UN's Syria aid convoy reaches besieged Damascus suburb
The UN in Syria says it has delivered emergency food assistance to 40,000 people trapped in a government siege in the suburbs of the capital, Damascus.
The UN's humanitarian agency said it had reached the eastern Ghouta suburbs on Monday, with the Syrian Arab Red Crescent, but that the relief does not cover even an eighth of the estimated 350,000 people in need.
Food supplies have withered in eastern Ghouta since the government retook two neighbourhoods in Damascus that were used to smuggle goods to rebel-packed suburbs in May.
President Bashar Assad's government routinely blocks aid convoys from reaching areas opposed to its rule. The last convoy to reach Ghouta arrived a month ago.
The Syrian Arab Red Crescent, which operates across conflict lines, announced it had completed its measles vaccination campaign in Eastern Ghouta.
It said it had vaccinated 48,000 children over two drives, in May and October this year.
Photos of children gaunt with hunger in eastern Ghouta shocked observers last week, and UN High Commissioner for Human Rights Zeid Ra'ad Al Hussein called the siege "an outrage".
At least 11 people were killed by government shelling on Sunday, including on a kindergarten in the town of Kafr Batna.
"The people here do not want assistance, they want someone to break the blockade and stop the shelling.
"The relief we've received will not last for even a few days," said local activist Anas al-Dimashqi, who spoke to The Associated Press through WhatsApp messages.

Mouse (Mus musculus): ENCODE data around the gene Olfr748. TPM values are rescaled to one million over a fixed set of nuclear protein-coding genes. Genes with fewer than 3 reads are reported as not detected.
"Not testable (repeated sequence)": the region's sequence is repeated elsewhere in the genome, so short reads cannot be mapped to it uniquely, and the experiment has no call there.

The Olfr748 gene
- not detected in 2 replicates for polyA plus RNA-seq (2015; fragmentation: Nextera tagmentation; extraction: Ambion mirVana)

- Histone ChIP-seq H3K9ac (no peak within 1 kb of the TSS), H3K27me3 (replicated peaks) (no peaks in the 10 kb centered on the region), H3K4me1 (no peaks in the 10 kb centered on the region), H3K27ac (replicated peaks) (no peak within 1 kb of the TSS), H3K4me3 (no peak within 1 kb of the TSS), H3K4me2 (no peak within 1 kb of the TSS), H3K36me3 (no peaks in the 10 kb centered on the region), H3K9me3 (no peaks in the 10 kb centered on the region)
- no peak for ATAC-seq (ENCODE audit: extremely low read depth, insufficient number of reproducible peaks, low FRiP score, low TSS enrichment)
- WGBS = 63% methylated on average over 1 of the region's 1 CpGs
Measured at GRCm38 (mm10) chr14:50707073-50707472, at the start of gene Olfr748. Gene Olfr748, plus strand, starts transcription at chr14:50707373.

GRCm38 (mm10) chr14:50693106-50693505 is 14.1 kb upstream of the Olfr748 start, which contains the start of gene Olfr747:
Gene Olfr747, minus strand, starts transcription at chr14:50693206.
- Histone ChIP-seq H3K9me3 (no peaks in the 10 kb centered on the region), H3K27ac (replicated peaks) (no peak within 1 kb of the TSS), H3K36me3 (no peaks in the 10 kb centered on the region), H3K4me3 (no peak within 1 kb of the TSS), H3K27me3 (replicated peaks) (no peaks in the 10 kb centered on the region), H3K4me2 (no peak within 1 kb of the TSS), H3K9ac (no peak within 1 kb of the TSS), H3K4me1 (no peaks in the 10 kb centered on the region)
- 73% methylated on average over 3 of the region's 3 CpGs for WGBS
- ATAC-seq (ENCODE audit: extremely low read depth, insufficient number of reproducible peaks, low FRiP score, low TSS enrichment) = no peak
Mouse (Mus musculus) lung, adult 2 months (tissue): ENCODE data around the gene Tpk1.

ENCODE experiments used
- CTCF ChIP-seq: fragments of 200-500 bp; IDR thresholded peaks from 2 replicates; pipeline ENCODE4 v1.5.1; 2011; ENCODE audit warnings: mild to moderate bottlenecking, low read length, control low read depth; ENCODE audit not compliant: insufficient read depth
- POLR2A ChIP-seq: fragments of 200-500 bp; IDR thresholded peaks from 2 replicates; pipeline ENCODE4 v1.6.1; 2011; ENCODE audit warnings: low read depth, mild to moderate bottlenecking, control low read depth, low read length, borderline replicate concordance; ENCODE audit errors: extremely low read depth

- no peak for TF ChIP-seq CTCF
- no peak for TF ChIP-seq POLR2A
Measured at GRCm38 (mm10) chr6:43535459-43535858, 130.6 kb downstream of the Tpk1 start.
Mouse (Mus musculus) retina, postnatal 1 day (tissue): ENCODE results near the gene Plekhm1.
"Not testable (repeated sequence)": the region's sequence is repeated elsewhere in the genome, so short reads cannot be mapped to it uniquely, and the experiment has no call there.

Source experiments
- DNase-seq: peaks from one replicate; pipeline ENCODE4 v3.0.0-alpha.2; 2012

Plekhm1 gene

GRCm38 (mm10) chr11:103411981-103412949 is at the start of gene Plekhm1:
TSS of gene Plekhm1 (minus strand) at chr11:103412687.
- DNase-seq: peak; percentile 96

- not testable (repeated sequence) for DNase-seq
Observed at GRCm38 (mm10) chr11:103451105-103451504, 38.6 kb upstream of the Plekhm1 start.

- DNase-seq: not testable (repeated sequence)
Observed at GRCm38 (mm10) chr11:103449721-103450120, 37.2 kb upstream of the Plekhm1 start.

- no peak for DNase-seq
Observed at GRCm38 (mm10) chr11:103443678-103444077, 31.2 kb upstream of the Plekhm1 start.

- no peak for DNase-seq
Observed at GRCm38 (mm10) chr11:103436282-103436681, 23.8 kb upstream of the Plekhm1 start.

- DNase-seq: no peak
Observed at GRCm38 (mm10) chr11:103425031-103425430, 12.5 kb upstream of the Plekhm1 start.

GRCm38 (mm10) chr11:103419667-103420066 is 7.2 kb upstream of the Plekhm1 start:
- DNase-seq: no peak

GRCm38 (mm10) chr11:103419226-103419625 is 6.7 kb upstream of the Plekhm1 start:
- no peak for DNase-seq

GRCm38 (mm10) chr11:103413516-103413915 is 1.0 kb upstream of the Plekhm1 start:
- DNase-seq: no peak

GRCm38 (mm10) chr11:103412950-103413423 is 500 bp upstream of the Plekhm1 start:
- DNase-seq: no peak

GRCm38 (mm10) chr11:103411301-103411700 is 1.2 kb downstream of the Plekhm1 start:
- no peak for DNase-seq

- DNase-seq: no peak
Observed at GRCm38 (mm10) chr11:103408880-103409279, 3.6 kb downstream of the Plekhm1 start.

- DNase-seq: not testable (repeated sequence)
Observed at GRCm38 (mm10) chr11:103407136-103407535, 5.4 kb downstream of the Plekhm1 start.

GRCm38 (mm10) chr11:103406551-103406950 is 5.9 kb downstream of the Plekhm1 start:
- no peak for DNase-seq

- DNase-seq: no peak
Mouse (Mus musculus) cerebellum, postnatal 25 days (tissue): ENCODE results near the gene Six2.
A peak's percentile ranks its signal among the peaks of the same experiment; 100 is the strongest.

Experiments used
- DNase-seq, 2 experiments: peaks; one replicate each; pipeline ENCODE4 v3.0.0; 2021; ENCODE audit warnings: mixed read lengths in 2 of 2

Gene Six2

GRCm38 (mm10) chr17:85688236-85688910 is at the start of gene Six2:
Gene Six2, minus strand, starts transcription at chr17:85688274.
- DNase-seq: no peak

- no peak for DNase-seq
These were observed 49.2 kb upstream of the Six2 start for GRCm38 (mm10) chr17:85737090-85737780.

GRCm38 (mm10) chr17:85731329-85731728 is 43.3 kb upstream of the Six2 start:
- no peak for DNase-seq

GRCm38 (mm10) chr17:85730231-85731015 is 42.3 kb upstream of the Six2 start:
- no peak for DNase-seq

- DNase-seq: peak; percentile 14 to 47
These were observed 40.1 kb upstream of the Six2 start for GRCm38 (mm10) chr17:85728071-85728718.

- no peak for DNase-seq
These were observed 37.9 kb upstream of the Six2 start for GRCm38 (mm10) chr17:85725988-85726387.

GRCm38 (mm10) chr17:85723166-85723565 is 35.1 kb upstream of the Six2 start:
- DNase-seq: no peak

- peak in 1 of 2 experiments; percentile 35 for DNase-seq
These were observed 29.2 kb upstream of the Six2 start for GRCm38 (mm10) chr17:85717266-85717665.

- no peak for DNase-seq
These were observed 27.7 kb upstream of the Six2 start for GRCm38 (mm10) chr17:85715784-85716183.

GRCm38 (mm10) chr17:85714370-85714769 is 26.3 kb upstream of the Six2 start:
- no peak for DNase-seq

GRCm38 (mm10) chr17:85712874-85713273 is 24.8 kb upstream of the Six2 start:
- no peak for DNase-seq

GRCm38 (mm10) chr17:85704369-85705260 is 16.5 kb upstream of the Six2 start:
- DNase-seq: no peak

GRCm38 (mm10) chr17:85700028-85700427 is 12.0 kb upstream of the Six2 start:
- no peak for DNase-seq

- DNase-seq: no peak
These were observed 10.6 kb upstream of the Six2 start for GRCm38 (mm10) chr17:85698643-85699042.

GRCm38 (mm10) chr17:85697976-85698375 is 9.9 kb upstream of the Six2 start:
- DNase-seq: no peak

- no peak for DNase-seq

The delivery coincided with the resumption of talks between the government, rebels, and their international sponsors Russia, Turkey, and Iran in the Kazakh capital of Astana.
It is the seventh round of talks since January this year, focused on "de-escalating" the six-year-long Syrian civil war - primarily by freezing the lines of conflict and allowing aid to flow to nearly a million Syrians trapped under siege.
Progress is being made at a snail's pace and the eastern Ghouta suburbs have seen conditions deteriorate in recent weeks.
Activists say local businessmen are hoarding food and medical supplies to raise prices, compounding the dire situation.
In Astana, Russia's envoy for Syria Alexander Lavrentyev said his country was considering hosting intra-Syrian talks.
Russia is one of the so-called guarantors to the Astana agreements that mandate the unimpeded flow of aid to Ghouta and three other contested regions in Syria.
It is also one of Mr Assad's most steady military and diplomatic backers in the war.
State news agency RIA Novosti said a "Congress of National Dialogue" for Syria could be held in Sochi in mid-November.
The office of the UN's envoy to Syria Staffan De Mistura, who has been party to talks in Astana and Geneva, declined to comment on the possibility.
It said Geneva talks are slated to resume on November 28.